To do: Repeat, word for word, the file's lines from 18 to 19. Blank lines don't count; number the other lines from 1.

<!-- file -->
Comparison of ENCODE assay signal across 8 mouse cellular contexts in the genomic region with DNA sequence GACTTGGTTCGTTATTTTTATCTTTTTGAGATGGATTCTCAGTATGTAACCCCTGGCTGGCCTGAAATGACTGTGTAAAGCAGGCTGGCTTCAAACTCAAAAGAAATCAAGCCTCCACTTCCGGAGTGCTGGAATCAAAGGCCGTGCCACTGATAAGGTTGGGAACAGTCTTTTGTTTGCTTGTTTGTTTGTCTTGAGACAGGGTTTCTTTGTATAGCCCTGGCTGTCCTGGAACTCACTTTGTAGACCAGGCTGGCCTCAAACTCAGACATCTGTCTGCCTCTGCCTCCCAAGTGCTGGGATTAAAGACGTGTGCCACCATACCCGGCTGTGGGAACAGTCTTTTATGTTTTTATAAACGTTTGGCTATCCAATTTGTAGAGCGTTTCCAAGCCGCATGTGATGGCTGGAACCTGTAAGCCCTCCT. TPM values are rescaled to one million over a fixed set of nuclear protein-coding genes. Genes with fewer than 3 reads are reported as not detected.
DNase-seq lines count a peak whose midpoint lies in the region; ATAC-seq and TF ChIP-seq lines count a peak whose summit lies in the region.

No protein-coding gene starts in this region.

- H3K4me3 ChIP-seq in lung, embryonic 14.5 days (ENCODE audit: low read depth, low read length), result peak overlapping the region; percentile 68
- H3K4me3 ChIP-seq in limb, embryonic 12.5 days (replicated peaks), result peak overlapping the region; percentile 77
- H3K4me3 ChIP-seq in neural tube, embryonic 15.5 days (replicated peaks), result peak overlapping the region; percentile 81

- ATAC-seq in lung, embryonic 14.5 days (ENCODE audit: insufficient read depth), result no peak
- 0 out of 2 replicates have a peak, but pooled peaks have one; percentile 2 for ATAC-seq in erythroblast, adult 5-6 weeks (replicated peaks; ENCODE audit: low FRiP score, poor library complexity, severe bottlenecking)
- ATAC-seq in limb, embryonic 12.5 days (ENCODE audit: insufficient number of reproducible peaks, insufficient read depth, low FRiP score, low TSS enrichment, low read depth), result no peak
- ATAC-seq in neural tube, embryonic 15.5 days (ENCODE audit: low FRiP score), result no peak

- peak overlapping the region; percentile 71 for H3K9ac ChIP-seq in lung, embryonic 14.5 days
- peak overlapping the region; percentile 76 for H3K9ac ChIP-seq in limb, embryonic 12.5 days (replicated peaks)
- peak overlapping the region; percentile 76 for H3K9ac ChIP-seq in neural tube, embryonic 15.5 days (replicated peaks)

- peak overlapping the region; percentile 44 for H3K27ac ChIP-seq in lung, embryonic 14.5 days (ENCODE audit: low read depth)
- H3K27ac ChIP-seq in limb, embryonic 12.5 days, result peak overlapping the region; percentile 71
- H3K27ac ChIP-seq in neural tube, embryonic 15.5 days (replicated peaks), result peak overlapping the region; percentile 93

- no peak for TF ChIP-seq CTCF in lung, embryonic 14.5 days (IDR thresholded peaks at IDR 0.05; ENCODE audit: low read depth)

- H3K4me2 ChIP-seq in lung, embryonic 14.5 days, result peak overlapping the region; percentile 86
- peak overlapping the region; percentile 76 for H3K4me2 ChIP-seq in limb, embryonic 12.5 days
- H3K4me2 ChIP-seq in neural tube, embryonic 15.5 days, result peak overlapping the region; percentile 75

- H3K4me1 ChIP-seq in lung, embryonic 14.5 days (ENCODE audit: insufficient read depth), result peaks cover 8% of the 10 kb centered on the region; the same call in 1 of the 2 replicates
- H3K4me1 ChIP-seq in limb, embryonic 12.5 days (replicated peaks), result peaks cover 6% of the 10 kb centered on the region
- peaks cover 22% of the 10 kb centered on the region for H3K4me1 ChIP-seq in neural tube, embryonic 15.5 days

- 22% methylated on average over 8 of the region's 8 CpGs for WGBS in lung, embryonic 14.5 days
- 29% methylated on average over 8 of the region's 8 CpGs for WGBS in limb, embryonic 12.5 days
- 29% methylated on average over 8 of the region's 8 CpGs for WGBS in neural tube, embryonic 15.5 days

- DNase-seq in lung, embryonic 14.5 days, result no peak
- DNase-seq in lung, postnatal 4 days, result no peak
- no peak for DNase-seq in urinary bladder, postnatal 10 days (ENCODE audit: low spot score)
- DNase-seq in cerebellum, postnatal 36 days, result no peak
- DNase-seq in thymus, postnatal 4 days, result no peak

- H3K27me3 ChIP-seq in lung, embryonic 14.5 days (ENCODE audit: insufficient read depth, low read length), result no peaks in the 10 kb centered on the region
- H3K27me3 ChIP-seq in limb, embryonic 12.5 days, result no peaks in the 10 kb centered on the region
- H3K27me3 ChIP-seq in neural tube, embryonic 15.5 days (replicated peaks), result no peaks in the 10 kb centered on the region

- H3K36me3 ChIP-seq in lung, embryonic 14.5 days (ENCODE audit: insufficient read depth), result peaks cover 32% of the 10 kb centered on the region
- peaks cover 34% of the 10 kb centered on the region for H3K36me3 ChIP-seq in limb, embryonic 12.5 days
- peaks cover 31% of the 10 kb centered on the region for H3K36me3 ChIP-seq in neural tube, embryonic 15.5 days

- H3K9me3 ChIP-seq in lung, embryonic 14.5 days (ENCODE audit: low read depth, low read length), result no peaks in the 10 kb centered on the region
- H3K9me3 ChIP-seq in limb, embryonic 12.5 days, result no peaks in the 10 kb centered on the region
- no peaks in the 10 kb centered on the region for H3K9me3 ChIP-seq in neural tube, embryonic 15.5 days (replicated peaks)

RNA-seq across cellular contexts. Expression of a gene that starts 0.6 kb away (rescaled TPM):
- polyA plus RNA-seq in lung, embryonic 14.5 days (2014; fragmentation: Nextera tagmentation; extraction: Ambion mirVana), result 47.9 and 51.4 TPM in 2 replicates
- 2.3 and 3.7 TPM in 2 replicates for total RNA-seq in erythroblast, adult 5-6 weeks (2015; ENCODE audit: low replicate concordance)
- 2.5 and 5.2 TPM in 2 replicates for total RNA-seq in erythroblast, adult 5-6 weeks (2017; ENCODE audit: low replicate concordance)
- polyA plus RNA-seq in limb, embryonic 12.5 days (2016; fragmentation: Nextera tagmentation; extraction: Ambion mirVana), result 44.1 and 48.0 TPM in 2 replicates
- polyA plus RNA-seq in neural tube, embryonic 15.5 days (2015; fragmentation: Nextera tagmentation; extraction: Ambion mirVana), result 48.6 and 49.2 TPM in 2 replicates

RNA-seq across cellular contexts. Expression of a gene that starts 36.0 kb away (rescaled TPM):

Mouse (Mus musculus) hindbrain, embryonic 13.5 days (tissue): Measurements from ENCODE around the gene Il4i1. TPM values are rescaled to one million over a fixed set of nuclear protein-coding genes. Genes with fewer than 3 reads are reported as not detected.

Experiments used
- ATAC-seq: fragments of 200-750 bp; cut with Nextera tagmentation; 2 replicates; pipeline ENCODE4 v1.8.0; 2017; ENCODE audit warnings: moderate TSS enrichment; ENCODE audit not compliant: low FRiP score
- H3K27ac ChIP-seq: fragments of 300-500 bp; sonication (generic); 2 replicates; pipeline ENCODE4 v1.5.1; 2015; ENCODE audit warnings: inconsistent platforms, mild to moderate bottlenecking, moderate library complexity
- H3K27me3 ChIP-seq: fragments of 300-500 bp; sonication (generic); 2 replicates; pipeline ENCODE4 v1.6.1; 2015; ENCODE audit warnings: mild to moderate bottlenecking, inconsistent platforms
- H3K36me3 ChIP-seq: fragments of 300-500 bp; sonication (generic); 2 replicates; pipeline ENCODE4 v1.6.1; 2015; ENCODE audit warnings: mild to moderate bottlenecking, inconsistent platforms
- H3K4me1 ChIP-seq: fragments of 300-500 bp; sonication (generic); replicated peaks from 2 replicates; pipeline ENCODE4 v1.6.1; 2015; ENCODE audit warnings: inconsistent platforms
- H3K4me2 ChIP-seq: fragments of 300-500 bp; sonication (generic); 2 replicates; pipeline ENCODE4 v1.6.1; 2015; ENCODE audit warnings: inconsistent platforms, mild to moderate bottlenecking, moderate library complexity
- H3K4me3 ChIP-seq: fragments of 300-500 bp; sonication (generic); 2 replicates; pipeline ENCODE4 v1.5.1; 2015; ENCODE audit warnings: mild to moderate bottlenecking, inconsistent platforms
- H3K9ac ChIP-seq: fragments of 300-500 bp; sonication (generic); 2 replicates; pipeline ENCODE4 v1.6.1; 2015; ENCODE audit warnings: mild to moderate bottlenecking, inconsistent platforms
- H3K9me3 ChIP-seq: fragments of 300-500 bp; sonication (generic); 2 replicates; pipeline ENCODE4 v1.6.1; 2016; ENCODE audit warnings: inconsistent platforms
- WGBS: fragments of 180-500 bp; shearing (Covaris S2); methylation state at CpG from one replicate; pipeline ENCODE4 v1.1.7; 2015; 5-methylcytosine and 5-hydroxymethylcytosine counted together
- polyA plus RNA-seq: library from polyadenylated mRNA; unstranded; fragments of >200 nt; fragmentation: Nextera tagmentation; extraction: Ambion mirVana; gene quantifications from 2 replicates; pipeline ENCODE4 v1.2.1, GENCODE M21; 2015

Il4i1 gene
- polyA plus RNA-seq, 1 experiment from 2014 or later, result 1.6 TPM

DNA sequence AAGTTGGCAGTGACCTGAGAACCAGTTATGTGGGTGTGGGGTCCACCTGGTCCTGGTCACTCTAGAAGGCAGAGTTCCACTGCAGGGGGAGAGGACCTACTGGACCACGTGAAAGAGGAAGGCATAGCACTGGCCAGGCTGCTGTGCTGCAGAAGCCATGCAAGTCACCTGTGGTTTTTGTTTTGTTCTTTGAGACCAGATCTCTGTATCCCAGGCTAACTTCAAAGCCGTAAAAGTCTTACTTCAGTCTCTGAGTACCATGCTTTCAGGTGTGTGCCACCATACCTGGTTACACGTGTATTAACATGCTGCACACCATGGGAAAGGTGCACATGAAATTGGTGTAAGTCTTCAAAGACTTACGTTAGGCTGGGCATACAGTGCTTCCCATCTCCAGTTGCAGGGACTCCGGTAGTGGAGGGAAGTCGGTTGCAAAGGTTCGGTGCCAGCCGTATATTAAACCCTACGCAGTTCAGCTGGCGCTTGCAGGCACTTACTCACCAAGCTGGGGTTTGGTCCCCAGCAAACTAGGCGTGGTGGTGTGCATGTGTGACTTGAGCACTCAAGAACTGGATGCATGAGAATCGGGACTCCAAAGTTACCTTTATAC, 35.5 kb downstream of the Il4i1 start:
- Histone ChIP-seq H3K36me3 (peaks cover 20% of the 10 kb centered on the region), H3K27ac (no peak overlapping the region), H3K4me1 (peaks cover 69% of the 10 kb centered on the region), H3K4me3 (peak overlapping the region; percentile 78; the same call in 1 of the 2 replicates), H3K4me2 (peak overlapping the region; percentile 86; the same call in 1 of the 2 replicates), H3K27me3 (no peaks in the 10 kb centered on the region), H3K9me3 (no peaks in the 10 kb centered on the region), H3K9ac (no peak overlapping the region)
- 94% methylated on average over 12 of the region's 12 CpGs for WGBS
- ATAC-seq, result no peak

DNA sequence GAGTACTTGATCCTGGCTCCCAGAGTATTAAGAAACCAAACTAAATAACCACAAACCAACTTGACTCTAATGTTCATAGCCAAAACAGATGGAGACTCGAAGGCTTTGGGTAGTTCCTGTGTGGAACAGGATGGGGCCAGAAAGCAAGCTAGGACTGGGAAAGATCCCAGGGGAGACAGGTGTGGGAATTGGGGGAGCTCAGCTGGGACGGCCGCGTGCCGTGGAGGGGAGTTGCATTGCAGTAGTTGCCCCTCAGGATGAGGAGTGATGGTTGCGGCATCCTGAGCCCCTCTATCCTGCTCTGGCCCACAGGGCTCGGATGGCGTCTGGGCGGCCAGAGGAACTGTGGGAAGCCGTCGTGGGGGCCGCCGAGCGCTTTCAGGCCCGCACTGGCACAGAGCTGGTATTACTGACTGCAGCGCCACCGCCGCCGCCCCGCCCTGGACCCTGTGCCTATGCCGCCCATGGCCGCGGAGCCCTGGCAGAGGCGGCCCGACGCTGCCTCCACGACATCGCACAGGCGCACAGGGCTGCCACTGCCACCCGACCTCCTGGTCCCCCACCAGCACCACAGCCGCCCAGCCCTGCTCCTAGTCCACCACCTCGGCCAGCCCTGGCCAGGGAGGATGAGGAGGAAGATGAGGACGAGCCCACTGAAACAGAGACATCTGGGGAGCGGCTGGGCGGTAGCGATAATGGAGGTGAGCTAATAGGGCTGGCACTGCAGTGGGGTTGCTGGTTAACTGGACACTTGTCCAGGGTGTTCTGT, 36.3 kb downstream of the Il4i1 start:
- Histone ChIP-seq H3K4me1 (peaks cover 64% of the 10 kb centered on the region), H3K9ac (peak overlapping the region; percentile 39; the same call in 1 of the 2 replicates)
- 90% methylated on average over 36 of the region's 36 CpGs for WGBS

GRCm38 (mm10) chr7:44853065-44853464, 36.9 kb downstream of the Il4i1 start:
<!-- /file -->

- H3K4me2 ChIP-seq in lung, embryonic 14.5 days, result peak overlapping the region; percentile 86
- peak overlapping the region; percentile 76 for H3K4me2 ChIP-seq in limb, embryonic 12.5 days